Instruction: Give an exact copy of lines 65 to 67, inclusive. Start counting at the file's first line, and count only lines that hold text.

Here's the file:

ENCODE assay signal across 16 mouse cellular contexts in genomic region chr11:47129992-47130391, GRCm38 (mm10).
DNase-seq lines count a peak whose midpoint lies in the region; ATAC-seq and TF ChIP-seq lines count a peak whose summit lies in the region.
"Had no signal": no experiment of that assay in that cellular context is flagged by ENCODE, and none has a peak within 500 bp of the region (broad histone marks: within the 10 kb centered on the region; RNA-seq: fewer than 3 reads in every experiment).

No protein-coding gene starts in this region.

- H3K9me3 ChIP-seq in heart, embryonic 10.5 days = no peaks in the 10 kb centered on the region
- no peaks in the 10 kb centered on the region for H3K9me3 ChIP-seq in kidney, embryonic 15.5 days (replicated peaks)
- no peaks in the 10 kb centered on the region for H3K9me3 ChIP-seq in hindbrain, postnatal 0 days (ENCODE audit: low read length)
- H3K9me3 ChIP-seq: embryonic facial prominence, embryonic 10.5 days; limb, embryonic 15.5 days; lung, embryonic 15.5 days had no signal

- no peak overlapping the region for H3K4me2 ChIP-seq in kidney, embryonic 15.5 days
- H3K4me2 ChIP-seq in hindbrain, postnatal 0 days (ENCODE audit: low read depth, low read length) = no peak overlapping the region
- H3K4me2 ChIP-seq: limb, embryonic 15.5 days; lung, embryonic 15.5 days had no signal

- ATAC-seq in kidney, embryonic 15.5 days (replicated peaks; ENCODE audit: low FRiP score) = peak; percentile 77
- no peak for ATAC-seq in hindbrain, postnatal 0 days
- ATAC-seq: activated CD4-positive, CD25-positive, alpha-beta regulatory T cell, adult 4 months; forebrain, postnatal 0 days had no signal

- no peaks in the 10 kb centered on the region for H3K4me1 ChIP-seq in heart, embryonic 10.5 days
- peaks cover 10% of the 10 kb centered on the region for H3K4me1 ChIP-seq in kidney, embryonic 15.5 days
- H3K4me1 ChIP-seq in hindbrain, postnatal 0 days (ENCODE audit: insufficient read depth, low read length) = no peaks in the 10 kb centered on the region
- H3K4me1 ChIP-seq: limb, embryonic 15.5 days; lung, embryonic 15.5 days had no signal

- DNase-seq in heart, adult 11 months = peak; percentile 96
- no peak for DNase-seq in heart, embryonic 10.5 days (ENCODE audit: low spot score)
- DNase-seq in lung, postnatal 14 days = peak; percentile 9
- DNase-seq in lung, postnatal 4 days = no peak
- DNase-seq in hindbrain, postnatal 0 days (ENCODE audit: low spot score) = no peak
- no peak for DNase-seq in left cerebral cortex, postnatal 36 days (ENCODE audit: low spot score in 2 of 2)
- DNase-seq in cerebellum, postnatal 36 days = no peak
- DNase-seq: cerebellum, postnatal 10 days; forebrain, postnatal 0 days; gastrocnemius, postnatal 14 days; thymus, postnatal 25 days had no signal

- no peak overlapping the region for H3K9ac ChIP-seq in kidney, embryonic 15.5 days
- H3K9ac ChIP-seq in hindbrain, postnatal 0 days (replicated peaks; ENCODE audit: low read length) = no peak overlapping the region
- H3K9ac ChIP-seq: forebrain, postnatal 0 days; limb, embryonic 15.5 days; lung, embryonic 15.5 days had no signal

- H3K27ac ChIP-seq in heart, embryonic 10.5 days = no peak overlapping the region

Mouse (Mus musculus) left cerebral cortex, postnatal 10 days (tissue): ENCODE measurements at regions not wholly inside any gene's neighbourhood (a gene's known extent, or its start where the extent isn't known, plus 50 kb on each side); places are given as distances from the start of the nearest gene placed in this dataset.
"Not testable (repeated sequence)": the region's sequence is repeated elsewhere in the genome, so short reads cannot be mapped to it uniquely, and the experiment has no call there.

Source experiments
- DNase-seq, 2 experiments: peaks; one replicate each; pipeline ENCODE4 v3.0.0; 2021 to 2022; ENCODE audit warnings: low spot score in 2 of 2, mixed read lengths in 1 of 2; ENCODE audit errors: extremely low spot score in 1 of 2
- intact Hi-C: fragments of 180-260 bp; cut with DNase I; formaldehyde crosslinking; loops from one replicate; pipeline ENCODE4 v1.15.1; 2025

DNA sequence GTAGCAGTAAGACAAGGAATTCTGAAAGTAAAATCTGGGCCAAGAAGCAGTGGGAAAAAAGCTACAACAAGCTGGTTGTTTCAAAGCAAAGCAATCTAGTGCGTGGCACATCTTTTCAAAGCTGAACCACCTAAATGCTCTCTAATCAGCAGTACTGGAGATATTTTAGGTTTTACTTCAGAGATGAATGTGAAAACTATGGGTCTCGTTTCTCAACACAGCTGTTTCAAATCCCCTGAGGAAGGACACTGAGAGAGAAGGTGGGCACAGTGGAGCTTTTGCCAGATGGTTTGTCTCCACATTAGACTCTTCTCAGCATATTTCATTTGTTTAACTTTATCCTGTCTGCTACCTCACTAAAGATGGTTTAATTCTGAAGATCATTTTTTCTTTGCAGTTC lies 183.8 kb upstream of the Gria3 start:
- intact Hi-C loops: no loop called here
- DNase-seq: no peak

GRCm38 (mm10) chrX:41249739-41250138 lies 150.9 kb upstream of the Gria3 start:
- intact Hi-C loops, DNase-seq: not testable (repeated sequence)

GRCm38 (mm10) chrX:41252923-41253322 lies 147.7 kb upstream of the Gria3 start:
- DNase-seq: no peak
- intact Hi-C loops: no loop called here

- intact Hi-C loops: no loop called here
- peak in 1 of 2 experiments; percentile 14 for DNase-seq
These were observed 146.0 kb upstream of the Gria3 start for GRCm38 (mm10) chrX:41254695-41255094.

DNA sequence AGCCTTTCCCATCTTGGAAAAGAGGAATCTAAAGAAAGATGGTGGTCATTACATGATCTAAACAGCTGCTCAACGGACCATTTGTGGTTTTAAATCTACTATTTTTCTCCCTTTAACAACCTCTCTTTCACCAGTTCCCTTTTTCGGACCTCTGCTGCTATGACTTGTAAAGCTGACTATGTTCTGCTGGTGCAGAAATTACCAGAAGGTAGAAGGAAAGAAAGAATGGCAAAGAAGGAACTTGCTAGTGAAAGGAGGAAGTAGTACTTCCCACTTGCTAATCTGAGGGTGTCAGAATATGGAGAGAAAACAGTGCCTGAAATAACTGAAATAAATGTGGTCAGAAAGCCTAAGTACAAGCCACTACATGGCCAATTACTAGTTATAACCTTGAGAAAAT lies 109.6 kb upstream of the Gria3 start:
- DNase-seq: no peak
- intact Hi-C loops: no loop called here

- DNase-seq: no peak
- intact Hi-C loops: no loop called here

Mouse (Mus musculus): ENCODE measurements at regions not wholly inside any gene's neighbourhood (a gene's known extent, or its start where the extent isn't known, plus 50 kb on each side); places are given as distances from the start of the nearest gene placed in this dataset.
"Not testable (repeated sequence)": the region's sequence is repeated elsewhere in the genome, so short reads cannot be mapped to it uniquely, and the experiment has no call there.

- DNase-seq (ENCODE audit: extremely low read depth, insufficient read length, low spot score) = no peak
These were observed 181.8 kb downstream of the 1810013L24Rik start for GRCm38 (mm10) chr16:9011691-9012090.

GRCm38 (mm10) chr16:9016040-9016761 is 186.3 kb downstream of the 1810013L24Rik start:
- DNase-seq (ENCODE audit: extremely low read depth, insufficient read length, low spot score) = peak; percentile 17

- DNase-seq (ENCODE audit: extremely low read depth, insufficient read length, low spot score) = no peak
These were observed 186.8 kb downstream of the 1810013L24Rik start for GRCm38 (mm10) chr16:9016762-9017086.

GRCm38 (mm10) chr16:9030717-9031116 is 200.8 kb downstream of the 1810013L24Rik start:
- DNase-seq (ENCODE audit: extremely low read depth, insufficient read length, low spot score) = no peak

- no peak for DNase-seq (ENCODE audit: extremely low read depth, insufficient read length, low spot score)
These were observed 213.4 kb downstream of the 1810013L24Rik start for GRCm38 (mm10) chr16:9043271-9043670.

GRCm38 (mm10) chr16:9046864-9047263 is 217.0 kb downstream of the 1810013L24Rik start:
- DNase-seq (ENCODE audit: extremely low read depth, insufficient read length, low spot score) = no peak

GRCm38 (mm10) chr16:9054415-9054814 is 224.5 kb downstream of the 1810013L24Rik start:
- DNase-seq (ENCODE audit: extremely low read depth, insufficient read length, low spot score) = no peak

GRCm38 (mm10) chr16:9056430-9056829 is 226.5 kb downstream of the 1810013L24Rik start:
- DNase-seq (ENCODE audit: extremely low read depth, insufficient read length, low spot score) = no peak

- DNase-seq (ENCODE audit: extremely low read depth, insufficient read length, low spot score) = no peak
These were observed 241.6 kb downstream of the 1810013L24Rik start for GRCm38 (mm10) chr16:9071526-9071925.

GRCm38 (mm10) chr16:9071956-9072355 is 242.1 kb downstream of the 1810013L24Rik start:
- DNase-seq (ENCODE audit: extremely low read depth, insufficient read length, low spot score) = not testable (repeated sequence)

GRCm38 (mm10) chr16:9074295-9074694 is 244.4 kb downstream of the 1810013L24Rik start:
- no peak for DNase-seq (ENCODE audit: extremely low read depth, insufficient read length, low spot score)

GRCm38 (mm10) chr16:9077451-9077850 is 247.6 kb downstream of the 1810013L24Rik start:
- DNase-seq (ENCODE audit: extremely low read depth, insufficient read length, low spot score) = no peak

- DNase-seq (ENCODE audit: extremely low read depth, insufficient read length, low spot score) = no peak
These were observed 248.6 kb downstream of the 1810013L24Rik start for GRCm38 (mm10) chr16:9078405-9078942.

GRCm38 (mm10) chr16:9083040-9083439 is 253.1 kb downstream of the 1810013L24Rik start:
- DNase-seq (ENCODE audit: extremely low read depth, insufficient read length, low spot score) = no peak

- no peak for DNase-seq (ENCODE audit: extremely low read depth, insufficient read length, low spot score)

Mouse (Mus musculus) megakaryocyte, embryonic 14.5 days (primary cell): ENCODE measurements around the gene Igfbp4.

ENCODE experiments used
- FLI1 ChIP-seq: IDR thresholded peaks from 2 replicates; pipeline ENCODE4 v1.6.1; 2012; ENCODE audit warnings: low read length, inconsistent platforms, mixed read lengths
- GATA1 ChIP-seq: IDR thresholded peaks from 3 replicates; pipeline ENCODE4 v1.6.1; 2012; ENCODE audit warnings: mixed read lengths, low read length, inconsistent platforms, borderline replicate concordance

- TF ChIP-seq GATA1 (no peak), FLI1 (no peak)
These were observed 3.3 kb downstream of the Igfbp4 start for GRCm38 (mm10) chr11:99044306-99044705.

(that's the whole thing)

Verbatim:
- DNase-seq (ENCODE audit: extremely low read depth, insufficient read length, low spot score) = no peak

GRCm38 (mm10) chr16:9054415-9054814 is 224.5 kb downstream of the 1810013L24Rik start:
- DNase-seq (ENCODE audit: extremely low read depth, insufficient read length, low spot score) = no peak